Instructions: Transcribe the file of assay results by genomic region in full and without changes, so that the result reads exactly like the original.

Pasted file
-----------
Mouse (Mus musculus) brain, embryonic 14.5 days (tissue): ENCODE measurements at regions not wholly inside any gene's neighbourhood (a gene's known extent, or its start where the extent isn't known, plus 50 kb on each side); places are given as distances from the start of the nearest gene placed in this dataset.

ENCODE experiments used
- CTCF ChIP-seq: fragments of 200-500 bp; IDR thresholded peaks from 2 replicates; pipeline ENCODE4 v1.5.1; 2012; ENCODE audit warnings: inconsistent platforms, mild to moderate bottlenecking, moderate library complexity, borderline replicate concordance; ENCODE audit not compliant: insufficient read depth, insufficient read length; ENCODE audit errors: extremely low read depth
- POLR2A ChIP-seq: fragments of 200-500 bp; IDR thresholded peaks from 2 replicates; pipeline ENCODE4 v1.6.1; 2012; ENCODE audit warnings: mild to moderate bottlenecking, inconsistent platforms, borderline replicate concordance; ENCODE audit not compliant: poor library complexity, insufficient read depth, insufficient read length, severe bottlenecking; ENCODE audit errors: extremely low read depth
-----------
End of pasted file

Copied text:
Mouse (Mus musculus) brain, embryonic 14.5 days (tissue): ENCODE measurements at regions not wholly inside any gene's neighbourhood (a gene's known extent, or its start where the extent isn't known, plus 50 kb on each side); places are given as distances from the start of the nearest gene placed in this dataset.

ENCODE experiments used
- CTCF ChIP-seq: fragments of 200-500 bp; IDR thresholded peaks from 2 replicates; pipeline ENCODE4 v1.5.1; 2012; ENCODE audit warnings: inconsistent platforms, mild to moderate bottlenecking, moderate library complexity, borderline replicate concordance; ENCODE audit not compliant: insufficient read depth, insufficient read length; ENCODE audit errors: extremely low read depth
- POLR2A ChIP-seq: fragments of 200-500 bp; IDR thresholded peaks from 2 replicates; pipeline ENCODE4 v1.6.1; 2012; ENCODE audit warnings: mild to moderate bottlenecking, inconsistent platforms, borderline replicate concordance; ENCODE audit not compliant: poor library complexity, insufficient read depth, insufficient read length, severe bottlenecking; ENCODE audit errors: extremely low read depth